Parents, relatives, friends, and teachers all marvel at the empathic connection that many twin pairs exhibit. Even though they do fight and have intense moments of sibling rivalry, they often instantly rebound from conflict and turmoil by themselves. Play is resumed as if nothing happened. Their “twin synergy” enables the pairs to stay connected and engaged, ready to resume their regulating reciprocity.
However, as twins get older, their families begin to discern some changes in this seamless overaccommodating behavior. While many twin pairs enjoy this harmonious interchange throughout their adult lives, others begin to feel a tug to go in separate directions. Usually, one twin craves this experience more than the other, yet she is emotionally unable to articulate her needs, especially if her feelings threaten her connection to the person she loves most in the world.
Parents can stay alert to expectable maturational cracks in the twin connection and deftly use these circumstances to help each twin find her individual path. While this is a sensitive and delicate process, it can be safely navigated if understood. For example, a mom of ten-year-old identical twin girls recently told me that she sees the beginning of individuation in her daughters. Both play the flute, but one is a bit better and more motivated than her sister. Both are in an art class together, but one of the girls is a much more talented artist than her sister. Their mom thinks that the twin who is less artistically talented does not try to advance because she does not want to compete with her sister. Thus, she lingers at a comfortable level that involves no challenge or growth. She does not seem unhappy that she is not excelling like her sister. Clearly, this urge to maintain an equilibrium between the sisters is operating outside of her awareness. While this dynamic is normal at this age, the twins’ relationship in adolescence might be a different story.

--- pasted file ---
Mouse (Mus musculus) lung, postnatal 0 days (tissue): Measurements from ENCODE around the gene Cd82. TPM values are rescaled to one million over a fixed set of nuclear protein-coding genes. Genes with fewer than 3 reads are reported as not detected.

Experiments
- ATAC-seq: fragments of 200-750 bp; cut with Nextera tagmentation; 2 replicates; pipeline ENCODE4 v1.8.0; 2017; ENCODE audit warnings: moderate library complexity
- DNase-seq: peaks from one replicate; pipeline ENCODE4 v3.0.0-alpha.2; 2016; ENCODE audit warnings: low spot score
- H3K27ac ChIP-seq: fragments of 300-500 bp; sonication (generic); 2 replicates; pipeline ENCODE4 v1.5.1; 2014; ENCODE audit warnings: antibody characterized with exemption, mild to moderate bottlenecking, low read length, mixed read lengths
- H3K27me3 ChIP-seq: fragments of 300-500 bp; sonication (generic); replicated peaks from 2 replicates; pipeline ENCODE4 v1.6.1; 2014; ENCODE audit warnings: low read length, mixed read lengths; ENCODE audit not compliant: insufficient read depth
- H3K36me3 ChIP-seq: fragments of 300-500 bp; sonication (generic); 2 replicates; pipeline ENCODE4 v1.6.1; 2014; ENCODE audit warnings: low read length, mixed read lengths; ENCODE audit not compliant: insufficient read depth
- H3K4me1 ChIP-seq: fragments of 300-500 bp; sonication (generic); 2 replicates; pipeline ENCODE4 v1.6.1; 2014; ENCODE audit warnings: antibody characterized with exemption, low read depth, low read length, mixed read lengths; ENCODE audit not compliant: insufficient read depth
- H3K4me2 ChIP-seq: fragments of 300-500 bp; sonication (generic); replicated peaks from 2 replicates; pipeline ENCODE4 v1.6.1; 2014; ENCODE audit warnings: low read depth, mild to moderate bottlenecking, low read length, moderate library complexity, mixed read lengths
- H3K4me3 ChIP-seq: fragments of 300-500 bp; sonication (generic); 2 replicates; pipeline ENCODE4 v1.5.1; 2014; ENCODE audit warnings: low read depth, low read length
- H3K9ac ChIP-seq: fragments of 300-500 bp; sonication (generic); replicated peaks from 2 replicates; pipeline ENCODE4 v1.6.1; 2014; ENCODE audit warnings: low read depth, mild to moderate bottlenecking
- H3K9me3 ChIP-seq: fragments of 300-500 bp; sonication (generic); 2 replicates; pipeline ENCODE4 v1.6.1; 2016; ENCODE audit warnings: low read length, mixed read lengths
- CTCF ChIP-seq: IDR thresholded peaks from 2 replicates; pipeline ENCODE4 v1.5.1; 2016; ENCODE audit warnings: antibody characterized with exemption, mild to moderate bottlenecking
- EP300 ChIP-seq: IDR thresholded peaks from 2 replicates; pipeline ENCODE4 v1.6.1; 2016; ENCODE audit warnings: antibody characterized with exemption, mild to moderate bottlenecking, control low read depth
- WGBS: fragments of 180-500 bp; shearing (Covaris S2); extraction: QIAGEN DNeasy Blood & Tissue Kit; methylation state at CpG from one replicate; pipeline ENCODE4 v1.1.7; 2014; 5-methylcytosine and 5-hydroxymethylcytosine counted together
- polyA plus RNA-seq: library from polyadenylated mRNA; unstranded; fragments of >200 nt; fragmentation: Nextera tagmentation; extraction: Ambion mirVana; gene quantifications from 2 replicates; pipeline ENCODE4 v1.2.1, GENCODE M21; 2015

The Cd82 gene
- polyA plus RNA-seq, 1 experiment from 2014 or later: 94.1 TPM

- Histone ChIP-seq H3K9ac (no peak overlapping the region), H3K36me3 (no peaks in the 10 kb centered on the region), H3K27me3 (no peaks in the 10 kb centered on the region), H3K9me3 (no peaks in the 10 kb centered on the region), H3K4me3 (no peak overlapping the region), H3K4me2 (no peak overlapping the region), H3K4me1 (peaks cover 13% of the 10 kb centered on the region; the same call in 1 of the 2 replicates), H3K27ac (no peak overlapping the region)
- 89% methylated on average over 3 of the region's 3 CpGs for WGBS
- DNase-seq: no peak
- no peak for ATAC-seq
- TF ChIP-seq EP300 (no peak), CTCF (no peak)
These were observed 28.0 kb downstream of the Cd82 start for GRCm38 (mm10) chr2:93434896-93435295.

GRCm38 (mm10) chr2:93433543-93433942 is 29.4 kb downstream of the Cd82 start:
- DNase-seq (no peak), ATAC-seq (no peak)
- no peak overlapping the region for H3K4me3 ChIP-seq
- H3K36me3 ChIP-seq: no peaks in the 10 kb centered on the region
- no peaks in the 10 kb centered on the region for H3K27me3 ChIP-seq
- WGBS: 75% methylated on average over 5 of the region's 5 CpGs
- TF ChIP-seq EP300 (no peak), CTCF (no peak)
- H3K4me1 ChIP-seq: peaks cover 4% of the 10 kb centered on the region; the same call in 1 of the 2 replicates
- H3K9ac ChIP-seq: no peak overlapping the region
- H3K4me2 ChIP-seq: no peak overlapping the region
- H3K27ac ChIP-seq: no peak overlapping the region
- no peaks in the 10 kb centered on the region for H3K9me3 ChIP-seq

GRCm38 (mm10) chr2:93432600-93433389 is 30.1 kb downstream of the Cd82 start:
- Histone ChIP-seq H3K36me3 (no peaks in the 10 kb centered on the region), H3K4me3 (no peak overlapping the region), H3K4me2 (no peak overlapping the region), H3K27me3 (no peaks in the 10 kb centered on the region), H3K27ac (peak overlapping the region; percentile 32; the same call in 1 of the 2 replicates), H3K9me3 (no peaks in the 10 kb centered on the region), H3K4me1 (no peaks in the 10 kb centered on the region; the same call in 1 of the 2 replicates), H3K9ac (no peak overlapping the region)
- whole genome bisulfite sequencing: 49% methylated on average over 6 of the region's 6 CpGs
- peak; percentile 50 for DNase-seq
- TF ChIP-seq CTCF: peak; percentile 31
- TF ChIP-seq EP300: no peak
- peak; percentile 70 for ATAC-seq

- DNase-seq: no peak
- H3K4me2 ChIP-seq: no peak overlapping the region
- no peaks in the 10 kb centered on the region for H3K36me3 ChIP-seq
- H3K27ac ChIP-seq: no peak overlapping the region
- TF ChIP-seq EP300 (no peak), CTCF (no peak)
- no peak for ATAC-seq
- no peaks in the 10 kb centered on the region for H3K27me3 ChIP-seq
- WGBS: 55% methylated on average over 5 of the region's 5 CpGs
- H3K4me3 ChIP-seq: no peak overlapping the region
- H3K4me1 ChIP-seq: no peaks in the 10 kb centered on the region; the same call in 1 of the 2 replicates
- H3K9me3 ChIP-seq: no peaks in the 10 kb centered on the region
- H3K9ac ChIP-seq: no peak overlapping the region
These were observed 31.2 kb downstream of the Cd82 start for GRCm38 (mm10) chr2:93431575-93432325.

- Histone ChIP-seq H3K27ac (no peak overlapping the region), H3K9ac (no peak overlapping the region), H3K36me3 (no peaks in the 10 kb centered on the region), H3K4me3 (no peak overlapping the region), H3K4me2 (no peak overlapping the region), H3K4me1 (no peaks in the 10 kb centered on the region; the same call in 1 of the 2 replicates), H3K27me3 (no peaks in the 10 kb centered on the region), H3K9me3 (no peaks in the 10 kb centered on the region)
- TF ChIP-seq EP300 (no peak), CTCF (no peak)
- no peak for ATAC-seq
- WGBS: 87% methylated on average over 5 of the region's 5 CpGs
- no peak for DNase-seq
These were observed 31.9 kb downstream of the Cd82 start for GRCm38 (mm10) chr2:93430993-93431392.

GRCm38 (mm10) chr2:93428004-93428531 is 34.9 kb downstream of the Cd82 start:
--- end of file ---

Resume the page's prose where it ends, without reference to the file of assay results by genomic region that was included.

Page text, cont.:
Their mother and I discussed what she can do in this situation. We agreed that she should not leave the decision making up to the girls because they are unaware of their overaccommodating behaviors. The mom also thought that explaining the dynamic to her daughters would be inadvisable at this emotional juncture. So, she decided to put the twin who is less interested in art into a robotics class when the art class ends. This daughter loves to put things together and pull them apart, so robotics should better reflect her interests and talents.
A similar situation can occur with twins who play the same sport. Another parent shared with me that one of his sons is a bit more skilled than his brother in their shared sport. The coach has talked with the father about putting the more skilled twin on a higher-level team. The dad, of course, is torn about what to do. This is a tough decision to wrestle with because one twin will be left behind on another team. As my readers know, I value the importance of resiliency and advocate for teaching twins that life is not fair and that multiples are not equal. I mentioned to this father that another twin patient shared with me how cheated and enraged she felt when her soccer coach refused to place her on a varsity team because her sister did not qualify. The coach felt uncomfortable making a decision that would cause their paths to diverge.
Staying aware of and sensitive to the fact that an overaccommodating connection can become burdensome and unhealthy as twins mature is an important parental undertaking when raising multiples.